Glencore trades market difficulties for 57% rise in profits

Glencore's first-half net income rose to shining $2.45bn - proof that a few lucky companies are still finding gold in market turmoil...

by Dave Waller
Last Updated: 20 Nov 2012
Ah, the delights of a cyclical business. The world’s biggest commodities trader has benefited from strong commodity demand in Asia, which has helped keep prices up. Couple that with a decent level of production and it’s setting itself up for a strong performance throughout the rest of the year. Which is something it’s gotten rather used to – note its earth-shattering $89bn turnover last year.

And it’s somehow looking even meatier now. Of course, that's helped by the fact that Glencore owns both production and trading arms, meaning it effectively benefits at both end - so during good times, it gets double the benefit. Operating profit for its marketing division rose 45% year-on-year in the first half. Income from oil trading was more than double a year ago. On the industrial side, which includes Glencore's metals, energy and agricultural production, the strong commodities prices helped boost operating profit by 54%.

The news will certainly be welcomed by the Swiss-based, London listed company, which sold nearly $10bn of stock when it floated last year. One of the main reasons for the float was to bolster its war chest by a cool $10bn, so it could make acquisitions. And this does seem like the perfect time to have a few extra quid kicking about in the coffers: pounce on opportunities now and there may be some real bargains.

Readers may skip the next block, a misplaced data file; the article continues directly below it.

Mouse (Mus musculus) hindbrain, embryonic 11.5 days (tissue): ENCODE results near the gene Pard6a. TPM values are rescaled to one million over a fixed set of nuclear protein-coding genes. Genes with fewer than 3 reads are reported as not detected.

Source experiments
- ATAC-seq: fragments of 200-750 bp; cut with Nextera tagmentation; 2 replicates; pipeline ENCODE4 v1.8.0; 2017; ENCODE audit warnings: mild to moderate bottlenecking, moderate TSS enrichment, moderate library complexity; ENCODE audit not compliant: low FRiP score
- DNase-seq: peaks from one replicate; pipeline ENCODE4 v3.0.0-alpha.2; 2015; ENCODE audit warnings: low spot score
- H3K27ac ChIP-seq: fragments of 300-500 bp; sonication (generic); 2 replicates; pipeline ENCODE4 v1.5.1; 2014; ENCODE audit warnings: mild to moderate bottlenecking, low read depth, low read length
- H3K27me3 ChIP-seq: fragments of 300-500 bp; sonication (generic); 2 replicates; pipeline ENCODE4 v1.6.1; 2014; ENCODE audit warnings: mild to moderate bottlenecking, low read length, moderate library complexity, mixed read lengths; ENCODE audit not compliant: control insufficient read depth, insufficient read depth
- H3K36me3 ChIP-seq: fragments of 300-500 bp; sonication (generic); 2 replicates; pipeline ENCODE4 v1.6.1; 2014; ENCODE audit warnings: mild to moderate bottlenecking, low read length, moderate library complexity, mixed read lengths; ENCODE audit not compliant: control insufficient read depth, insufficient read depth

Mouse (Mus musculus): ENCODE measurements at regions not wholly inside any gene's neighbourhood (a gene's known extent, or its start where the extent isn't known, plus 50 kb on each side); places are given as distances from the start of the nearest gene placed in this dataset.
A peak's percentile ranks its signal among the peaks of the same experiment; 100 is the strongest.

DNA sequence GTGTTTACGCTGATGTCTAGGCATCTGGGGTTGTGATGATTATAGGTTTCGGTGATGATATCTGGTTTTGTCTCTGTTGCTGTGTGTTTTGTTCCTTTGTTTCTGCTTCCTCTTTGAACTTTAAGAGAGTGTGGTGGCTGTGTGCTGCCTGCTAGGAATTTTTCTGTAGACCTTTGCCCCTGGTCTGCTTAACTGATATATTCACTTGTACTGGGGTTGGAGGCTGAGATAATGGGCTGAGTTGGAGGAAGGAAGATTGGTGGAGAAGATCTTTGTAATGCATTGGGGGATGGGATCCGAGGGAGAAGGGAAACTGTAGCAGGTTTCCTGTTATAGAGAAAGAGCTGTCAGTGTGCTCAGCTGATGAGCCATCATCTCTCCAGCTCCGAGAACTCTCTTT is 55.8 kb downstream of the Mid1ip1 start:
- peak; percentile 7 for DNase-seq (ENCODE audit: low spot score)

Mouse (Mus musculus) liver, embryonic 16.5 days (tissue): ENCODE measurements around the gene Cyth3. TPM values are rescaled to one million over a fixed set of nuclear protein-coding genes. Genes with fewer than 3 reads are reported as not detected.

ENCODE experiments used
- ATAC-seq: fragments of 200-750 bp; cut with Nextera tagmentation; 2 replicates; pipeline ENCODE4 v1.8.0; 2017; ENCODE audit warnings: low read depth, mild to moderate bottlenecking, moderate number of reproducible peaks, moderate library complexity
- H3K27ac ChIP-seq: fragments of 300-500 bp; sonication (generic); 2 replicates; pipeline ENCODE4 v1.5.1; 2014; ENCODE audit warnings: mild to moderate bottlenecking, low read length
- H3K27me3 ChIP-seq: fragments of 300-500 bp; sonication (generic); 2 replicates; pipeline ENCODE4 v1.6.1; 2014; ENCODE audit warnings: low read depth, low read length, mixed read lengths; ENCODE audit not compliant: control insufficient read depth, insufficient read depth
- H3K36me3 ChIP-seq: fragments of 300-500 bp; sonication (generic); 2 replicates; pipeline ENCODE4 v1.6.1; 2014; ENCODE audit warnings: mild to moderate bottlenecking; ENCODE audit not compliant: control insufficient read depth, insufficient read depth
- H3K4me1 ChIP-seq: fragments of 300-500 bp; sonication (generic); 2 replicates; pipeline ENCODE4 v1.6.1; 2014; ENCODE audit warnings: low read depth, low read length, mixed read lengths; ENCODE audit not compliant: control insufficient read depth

Glencore doesn’t seem to be messing around. Yesterday it launched a US$280m bid to take full control of Minara Resources, an Australia-based nickel miner in which it already controls a 73% stake, having previously offered $475m to acquire one of Peru’s largest copper prospects, the Mina Justa project.

And the quest for world domination doesn’t end there: Glencore may be getting closer to the aim of merging with Xstrata, the London-listed miner in which Glencore owns a 34% stake, or Louis Dreyfus Commodities, one of the largest traders of agricultural raw materials, both of which it’s identified as potential targets. There must be something going wrong, surely? Ah yes, let’s recall the reaction against their copper mining activity in Zambia, and the ongoing investigation into their tax affairs in the country. The rich may keep getting richer, but the current social mood tells us that at some point you have to put something back…

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